Sharon Salzberg on Buddhism: Between Desire and Emptiness
A reflection on practice by Other Teachers & Folks We Value
The path of the Buddha is called the middle path because, as well as avoiding extremes of behavior, it avoids two extreme views. One view holds that somewhere in this world of appearance and presentation, this glittering world of sense pleasure, of fleeting phenomena, there is something, somewhere that we can find that will not change, that we can always count on to be stable. Somewhere there is something that is substantial, that is solid, that can be relied upon always. When we hold that view, we look for that one thing constantly. At times we think that finally we have it. Then we hold on tightly. Eventually we confront change or we experience loss, and we suffer.
I was in Toronto not too long ago and at one point passed a giant billboard that had a picture of a car and one phrase: “Lust conquers all.” I never got to go by it again to investigate further. But despite the prevalence of that kind of message, on visible and invisible billboards everywhere, counting on the fervor of our lust to conquer the exigencies of change, the flow of time, or the avoidance of death, is clearly folly.
Yet if that view permeates our belief systems and our motivations, we will continually act from that place and be disappointed again and again. This doesn’t mean that we can’t enjoy anything, but the clinging and grasping and fruitless attachment can well go, and we would be happier people, living more in accord with how things actually are.
The other extreme view holds that our lives are chaos. Here, everything is empty so it doesn’t matter what we do, what we care about, what we think about. It’s all kind of blank or void. It’s from that point of view that people will say: “Well, if effort to improve my life or make this a better world is an empty phenomenon, what difference does it make if I put forth effort or not? Why bother?” It is then that a Zen master would usually take a stick and hit somebody over the head. “If everything is empty, why did that hurt?”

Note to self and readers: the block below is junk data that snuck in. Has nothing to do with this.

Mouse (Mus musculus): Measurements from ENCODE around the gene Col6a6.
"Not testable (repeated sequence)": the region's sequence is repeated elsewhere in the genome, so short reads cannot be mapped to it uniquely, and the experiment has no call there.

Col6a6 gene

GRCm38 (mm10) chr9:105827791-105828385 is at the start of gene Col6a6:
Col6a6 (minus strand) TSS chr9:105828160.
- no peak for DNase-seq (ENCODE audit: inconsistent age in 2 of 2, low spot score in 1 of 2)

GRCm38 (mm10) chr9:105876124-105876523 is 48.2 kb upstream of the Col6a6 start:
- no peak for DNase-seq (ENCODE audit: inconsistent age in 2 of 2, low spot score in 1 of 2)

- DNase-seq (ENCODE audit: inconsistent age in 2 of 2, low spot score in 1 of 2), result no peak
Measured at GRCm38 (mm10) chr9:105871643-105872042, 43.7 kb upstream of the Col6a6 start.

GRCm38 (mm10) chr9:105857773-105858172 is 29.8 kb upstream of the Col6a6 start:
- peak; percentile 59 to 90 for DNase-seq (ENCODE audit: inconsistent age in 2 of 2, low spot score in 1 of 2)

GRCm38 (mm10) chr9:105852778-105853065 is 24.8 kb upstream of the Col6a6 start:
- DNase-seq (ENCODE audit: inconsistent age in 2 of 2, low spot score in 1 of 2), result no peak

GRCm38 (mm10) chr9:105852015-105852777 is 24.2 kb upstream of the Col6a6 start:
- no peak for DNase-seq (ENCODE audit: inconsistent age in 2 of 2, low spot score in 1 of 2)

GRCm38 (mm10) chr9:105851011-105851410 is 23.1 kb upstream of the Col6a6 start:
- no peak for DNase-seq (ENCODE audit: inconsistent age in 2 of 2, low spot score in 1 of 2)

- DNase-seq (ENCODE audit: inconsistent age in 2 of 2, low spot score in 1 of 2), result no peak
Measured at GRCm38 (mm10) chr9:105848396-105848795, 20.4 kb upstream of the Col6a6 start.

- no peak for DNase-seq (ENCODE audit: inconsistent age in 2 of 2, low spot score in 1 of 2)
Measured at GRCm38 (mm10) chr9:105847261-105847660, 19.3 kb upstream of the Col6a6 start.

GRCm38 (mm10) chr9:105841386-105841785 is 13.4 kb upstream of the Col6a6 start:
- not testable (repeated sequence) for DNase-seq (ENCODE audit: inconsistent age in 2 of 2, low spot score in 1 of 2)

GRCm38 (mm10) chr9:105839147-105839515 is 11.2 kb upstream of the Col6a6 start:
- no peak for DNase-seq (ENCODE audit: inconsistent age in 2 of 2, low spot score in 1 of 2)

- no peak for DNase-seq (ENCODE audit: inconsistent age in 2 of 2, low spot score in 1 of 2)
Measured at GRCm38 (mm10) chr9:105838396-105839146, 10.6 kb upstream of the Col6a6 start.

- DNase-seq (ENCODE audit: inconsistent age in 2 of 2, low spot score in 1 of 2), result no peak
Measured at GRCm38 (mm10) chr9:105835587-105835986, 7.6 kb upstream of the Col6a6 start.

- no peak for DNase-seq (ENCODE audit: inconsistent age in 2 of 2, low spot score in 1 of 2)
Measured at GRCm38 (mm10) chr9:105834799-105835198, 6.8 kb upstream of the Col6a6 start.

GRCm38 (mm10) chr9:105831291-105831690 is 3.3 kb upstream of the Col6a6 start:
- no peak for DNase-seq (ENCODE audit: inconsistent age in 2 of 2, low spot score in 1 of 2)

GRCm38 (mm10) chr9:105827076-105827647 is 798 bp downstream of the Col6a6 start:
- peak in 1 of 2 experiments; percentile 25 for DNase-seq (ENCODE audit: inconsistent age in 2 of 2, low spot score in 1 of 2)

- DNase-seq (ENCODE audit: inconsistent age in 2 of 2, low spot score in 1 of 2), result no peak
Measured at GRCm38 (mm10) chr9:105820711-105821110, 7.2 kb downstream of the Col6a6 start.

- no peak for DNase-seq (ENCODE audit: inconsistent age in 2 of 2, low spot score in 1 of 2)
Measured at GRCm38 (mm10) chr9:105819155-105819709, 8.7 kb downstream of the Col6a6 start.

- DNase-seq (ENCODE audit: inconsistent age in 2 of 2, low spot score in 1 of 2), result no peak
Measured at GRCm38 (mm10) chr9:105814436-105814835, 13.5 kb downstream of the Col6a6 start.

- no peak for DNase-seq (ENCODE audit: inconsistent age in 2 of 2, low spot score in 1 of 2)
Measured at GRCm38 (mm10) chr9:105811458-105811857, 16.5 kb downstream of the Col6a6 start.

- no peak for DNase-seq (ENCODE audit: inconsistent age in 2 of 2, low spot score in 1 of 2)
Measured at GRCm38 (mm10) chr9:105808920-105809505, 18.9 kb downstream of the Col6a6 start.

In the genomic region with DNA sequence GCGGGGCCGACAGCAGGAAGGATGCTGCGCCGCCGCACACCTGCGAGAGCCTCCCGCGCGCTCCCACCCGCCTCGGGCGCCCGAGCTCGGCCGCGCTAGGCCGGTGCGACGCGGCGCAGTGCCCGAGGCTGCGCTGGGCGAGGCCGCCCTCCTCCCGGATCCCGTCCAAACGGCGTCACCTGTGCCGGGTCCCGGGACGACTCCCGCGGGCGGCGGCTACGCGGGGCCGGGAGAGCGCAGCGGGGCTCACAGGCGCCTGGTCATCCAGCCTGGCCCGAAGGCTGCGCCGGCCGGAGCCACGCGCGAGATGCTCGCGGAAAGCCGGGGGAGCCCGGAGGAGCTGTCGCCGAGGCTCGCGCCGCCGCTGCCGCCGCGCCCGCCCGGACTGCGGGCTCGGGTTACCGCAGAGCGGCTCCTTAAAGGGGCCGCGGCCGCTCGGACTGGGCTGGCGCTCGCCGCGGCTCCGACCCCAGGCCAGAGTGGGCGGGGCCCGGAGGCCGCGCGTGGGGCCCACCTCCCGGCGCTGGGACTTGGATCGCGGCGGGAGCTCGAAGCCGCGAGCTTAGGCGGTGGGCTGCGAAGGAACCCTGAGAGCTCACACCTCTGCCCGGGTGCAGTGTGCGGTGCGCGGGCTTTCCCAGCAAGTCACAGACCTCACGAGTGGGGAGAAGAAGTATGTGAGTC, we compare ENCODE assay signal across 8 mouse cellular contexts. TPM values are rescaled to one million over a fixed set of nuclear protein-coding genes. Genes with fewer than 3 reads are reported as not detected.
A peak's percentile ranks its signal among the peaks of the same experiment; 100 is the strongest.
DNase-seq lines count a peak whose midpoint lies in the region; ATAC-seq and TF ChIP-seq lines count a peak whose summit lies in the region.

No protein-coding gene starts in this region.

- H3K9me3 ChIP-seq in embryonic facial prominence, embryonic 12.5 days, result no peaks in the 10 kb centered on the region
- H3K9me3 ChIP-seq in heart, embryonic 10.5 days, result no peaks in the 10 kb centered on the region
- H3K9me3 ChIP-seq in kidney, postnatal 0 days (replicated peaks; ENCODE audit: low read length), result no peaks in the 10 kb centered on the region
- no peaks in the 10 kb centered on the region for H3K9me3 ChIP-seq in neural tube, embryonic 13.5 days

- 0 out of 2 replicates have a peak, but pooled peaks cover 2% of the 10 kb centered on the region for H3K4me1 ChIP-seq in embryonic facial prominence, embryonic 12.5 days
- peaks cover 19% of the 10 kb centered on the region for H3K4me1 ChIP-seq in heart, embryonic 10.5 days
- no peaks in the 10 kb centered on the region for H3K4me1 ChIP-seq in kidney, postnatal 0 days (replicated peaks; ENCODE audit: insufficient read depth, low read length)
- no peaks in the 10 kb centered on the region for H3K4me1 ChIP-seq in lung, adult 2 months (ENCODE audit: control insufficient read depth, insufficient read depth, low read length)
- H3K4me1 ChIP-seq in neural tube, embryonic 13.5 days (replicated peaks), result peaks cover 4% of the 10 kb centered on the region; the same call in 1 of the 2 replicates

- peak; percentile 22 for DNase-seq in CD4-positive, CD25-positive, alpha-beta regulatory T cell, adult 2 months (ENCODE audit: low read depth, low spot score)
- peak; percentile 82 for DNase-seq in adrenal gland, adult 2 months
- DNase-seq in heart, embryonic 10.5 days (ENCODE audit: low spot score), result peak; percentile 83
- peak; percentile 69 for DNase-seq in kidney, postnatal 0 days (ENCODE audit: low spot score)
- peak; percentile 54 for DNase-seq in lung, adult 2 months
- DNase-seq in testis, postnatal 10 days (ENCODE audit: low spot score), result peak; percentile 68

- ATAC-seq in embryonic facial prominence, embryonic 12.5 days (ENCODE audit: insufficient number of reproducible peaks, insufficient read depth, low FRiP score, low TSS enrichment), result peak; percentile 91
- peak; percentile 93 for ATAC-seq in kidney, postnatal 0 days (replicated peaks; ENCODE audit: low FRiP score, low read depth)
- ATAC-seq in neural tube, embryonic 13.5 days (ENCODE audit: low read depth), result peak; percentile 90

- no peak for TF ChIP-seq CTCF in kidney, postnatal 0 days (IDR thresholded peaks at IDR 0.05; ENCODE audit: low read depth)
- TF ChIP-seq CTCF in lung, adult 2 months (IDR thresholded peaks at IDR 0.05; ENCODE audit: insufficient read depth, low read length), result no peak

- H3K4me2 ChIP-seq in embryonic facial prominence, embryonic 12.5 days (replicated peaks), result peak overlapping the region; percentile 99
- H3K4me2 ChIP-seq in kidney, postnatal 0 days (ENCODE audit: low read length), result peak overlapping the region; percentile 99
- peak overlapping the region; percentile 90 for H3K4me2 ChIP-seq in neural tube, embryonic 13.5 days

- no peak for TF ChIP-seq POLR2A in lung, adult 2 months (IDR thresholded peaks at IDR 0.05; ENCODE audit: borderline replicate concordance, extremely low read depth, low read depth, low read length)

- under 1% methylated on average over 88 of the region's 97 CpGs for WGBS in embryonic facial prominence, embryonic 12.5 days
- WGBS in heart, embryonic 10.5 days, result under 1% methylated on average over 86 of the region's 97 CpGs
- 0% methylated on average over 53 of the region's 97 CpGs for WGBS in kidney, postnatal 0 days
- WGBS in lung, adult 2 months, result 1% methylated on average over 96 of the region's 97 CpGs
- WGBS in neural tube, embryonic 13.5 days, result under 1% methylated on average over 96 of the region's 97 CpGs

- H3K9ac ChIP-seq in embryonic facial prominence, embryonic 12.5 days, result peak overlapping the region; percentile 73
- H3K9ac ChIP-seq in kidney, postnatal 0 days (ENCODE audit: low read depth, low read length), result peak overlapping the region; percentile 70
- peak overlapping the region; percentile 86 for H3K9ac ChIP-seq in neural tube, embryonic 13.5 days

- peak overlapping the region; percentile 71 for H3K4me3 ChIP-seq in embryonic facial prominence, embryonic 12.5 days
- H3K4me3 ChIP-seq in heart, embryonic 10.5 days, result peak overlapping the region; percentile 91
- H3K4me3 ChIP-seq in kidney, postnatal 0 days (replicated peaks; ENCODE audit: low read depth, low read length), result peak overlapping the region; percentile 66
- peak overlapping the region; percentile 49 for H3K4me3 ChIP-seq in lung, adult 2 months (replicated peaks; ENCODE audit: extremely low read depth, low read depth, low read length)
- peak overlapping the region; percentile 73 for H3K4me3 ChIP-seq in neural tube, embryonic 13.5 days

From the Buddhist point of view, it is true that emptiness is a characteristic of all of life – if we look carefully at any experience we will find transparency, insubstantiality, with no solid, unchanging core to our experience. But that does not mean that nothing matters. Things don’t just happen in this world of arising and passing away. We don’t live in some kind of crazy, accidental universe. Things happen according to certain laws, laws of nature. Laws such as the law of karma, which teaches us that as a certain seed gets planted, so will that fruit be. If we plant an apple seed, we can beg and plead and implore to have a mango, but we aren’t going to get it. There is a way to get a mango, because we live in a lawful universe, and that is to plant a mango seed.
It is very important that we be able to hold both these truths at the same time – the ultimate emptiness of our experience, its constant changing nature, and, at the same time, to understand that it is lawful. It’s not crazy, and it’s not haphazard, and we can, and must direct our lives according to these laws.
When the Dalai Lama was here some years ago, he was asked by somebody giving a talk about these two aspects of the teachings, understanding emptiness and the ultimate nature of all experience, and then understanding the law of karma in the relative world, the world of relationship. He was asked if he had to make a choice between these two approaches and could only teach one, which one would he teach? He said he would teach the law of karma because, in each and every moment, if we understand that law, we have the possibility of really transforming our lives.
The middle way is a view of life that avoids the extreme of misguided grasping born of believing there is something we can find, or buy, or cling to that will not change. And it avoids the despair and nihilism born from the mistaken belief that nothing matters, that all is meaningless. It avoids these extremes by offering us a vision that is empowered by its alliance with the truth of how things are: that everything arises, but also passes; that what we do matters, though we won’t find anything that does not change; that totems against impermanence won’t keep us safe, but we can, in accordance with laws of nature such as karma, create a life filled with wisdom and love.
Teacher Sharon Salzberg is a co-founder of Insight Meditation Society and author of numerous books, including Lovingkindness: The Revolutionary Art of Happiness. Sharon is on the Advisory Board of The Mountain Hermitage. This article originally appeared May 2010 in Huffington Post.
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